restricted access The School of the Americas: Military Training and Political Violence in the Americas (review)
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Lesley Gill, The School of the Americas: Military Training and Political Violence in the Americas. Durham: Duke University Press, 2004. Photographs, bibliography, index, 304 pp.; hardcover $69.95, paperback $19.95.

As its role became better known in the 1980s, the U.S. Army School of the Americas (SOA) became a symbol of U.S. foreign policy perversities in Latin America. By then, many graduates of the school were already infamous in their own countries for their leadership of, or involvement in, savage counterinsurgency campaigns and human rights atrocities. The SOA was known in the region as the School of Assassins or the School of Coups. The names of SOA graduates are familiar to Latin Americanists: dictator Hugo Banzer of Bolivia, who took power in a bloody coup; Leopoldo Galtieri, Argentine general and member of the "dirty war" junta in the 1980s; Roberto d'Aubuisson, leader of Salvadoran death squads; General Efraín Ríos Montt, overseer of massacres of indigenous peasants as dictator in Guatemala; Chilean Miguel Krassnoff, DINA officer and torturer; the list goes on. The U.N. Truth Commission on El Salvador found that 60 Salvadoran officers were responsible for the worst atrocities of that country's dirty war; more than two-thirds were SOA graduates (Franciscans International et al. 2000, 4). More than 60,000 Latin American officers have trained at the SOA.

The SOA's reputation was further stained after the 1996 declassification of several of its training manuals, under pressure from a Baltimore Sun lawsuit. The manuals provided documented evidence that SOA instructors had taught and advocated methods of torture, extortion, kidnapping, and execution in the counterinsurgency wars. The Pentagon claimed that the manuals contained only isolated "objectionable" passages, and continued a long pattern of denial by arguing that the manuals had not been properly cleared and did not represent U.S. government policy. Given the historical record, those denials were not credible.

Beyond their more heinous passages, moreover, the manuals were suffused with suspicion of public gatherings and general political activity in developing societies; they imparted lessons in population control, mass registrations of communities, censorship, infiltration, surveillance, and other repressive methods. One declassified 1983 CIA manual used to train Central American armies, "Human Resource Exploitation Manual," was drawn directly from a 1963 CIA manual, demonstrating that the "objectionable passages" were not "mistakes" but longstanding and [End Page 189] integral components of U.S. counterinsurgency strategy and tactics. The SOA and CIA manuals provide stunning proof of U.S. sponsorship of, and training in, repressive methods of social control in Latin America.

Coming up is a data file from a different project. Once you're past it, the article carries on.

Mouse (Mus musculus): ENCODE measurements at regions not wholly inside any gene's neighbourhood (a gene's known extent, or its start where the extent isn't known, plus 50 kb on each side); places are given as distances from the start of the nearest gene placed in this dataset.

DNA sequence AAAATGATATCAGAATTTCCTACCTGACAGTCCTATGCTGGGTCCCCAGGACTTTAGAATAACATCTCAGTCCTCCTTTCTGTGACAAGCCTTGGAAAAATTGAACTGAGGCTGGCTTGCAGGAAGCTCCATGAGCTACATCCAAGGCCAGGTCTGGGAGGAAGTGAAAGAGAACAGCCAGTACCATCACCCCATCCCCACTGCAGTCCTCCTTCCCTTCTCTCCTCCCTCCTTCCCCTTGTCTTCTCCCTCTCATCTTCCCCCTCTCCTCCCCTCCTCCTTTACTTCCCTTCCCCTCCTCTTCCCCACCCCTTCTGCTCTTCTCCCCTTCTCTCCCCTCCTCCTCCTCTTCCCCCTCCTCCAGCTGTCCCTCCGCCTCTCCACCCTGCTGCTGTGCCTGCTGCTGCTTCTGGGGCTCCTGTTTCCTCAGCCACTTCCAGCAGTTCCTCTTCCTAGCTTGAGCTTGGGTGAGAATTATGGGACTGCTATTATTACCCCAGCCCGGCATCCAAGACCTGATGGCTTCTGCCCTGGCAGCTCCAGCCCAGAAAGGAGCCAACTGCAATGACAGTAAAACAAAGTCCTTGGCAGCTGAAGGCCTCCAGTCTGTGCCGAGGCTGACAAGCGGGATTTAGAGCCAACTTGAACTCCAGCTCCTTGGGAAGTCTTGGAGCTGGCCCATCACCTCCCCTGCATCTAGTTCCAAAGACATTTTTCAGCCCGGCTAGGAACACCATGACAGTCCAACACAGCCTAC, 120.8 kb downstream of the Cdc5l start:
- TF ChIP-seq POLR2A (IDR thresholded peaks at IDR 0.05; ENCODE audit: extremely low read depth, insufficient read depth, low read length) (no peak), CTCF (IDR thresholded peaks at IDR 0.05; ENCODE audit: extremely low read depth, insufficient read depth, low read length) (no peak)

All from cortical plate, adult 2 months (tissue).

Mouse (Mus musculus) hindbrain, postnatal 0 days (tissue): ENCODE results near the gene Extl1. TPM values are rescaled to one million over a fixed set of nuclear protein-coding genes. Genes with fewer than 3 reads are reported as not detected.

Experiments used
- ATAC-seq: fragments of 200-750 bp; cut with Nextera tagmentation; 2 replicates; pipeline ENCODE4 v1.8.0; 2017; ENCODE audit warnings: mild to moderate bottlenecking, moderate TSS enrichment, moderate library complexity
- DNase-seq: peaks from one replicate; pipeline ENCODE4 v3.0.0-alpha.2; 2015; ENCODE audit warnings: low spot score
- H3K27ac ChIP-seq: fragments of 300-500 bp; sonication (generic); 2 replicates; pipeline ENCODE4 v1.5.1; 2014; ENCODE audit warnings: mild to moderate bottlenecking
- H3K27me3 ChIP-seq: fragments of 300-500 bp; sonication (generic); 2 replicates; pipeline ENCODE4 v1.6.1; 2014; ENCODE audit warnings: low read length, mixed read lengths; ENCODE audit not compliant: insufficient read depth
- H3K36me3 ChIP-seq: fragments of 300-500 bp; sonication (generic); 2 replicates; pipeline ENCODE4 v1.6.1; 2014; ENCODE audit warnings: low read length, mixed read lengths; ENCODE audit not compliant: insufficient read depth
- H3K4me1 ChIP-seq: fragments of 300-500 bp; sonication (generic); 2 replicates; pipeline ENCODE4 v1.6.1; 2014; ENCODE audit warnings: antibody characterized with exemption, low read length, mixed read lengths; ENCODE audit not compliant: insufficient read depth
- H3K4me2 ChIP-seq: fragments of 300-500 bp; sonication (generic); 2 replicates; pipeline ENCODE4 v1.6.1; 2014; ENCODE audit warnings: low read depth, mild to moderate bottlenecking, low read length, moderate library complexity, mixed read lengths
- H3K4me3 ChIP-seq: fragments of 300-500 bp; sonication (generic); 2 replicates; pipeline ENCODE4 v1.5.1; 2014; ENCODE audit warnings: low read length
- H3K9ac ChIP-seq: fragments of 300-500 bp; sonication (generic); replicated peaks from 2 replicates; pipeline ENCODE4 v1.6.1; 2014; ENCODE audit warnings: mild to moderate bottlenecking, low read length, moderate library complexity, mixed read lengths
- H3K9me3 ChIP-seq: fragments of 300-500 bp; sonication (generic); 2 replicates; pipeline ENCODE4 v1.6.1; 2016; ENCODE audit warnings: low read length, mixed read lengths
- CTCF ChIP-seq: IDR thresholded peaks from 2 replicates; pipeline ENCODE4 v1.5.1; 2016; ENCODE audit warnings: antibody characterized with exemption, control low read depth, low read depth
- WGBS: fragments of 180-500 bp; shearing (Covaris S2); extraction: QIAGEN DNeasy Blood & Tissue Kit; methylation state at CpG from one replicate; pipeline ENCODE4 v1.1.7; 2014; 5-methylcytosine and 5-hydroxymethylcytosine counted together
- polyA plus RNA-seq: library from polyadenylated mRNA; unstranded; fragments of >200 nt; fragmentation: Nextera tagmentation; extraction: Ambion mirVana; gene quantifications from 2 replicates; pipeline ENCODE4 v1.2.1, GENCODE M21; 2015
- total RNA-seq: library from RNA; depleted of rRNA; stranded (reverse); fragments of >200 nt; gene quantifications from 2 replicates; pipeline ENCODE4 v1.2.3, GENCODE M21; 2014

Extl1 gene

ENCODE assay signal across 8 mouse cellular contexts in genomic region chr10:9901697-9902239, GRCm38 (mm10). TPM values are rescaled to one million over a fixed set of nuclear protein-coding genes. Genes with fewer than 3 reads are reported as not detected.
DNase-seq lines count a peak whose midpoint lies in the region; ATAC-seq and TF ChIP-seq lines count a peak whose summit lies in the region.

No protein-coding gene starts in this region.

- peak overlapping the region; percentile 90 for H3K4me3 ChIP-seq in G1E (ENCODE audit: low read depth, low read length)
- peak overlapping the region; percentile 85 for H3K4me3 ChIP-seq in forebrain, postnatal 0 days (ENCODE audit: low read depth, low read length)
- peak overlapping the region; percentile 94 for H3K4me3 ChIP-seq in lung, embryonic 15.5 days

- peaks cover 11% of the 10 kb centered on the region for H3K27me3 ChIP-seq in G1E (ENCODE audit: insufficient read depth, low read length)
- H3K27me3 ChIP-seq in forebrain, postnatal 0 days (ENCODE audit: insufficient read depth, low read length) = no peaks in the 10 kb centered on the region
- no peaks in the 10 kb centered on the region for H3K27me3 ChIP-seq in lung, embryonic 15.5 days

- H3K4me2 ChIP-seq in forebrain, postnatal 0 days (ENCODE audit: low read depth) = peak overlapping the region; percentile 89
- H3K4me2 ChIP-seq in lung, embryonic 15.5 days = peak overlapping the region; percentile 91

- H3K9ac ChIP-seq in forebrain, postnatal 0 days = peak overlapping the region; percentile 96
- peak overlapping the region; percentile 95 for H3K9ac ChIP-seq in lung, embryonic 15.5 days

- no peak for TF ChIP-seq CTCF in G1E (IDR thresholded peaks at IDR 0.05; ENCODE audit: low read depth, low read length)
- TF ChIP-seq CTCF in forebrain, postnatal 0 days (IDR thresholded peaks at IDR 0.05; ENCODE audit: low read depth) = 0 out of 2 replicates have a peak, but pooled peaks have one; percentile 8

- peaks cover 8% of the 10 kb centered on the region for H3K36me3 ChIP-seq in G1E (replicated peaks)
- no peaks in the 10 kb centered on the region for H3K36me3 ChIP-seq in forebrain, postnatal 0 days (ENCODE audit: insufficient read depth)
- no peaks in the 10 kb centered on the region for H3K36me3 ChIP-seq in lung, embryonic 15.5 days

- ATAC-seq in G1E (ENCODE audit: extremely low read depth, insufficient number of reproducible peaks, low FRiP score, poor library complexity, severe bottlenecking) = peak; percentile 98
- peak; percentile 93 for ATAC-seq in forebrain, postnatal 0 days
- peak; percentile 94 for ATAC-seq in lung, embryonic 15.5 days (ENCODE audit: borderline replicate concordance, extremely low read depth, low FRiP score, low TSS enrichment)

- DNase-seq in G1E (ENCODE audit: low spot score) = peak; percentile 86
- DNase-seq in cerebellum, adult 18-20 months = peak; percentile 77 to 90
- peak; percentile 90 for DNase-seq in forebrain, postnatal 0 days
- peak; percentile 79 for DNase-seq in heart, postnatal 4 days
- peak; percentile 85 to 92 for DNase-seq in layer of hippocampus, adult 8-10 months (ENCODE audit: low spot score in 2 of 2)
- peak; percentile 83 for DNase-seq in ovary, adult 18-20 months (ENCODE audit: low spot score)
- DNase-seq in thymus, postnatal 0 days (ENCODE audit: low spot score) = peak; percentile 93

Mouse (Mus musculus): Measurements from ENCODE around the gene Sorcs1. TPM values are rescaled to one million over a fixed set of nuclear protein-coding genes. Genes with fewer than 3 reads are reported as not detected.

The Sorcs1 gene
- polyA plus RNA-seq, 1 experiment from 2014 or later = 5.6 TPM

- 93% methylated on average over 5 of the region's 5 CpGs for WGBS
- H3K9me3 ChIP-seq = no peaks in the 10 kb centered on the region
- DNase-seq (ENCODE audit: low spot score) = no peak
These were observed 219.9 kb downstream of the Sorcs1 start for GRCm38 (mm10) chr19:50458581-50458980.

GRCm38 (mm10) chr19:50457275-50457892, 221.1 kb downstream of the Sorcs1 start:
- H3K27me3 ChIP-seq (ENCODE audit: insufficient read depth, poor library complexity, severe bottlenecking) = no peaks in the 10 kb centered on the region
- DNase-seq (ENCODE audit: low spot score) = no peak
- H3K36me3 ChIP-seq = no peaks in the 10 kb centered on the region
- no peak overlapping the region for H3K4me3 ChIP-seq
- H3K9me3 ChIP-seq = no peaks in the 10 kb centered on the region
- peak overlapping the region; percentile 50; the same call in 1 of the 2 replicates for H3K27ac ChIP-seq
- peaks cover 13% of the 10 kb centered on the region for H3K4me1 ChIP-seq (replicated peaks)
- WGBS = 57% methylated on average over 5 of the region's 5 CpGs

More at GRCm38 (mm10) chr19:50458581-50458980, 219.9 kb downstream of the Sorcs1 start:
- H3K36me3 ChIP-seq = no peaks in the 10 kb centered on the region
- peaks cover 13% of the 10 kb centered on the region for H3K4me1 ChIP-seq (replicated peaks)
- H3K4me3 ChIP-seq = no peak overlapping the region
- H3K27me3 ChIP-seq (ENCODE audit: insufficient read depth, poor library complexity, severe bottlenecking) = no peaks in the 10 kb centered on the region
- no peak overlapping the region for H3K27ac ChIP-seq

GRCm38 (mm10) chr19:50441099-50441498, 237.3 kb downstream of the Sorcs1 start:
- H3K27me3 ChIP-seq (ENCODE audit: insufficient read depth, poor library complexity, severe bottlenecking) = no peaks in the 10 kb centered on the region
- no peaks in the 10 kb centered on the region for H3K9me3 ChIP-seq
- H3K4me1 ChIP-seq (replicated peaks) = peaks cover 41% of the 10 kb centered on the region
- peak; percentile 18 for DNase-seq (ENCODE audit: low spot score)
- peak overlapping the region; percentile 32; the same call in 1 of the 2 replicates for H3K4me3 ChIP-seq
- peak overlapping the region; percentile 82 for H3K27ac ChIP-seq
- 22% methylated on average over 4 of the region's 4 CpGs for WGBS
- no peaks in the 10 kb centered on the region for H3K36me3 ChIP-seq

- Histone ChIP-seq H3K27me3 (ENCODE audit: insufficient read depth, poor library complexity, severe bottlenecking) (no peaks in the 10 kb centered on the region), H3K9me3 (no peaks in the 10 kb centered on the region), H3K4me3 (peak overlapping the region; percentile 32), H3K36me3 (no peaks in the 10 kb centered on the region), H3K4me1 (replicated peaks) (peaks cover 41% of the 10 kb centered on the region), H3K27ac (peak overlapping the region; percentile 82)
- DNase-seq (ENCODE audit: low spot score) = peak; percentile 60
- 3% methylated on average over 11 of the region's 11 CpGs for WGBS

In recent years, the SOA has embarked on a public relations campaign to improve its image, even changing its name in 2001 to the Western Hemisphere Institute for Security Cooperation (WHINSEC). Lesley Gill took advantage of this opening to conduct an in-depth study of the school and its role, aided by the relatively open access allowed her by the school's commander. The result is a fascinating book and an unflinching look at U.S. complicity in human rights crimes in Latin America.

A notable contribution of Gill's study is its theoretical framework, which places the school squarely in an analysis of U.S. hegemony and what Gill calls the U.S. imperial project. Gill argues that through the SOA and other training schools, institutions, and programs, Washington transformed the Latin American security forces into "extensions of its own power in Latin America and internationalized state-sponsored violence in the Americas" (p. 7). The SOA shaped Latin American militaries into proxy forces under U.S. control, Gill posits, thereby extending U.S. control of political developments throughout the region.

Gill thus argues that the SOA is one of the instruments through which Washington imposes its political will and pursues its economic interests in other countries. Seeking political, military, and cultural domination, she writes, the U.S. government also has established a constellation of military bases worldwide, an enormous defense budget, a massive stockpile of nuclear weapons, and a system of ongoing alliances with repressive regimes. U.S. imperialism, Gill contends, means more than military interventions and intrusive economic policies: it is a "way of life...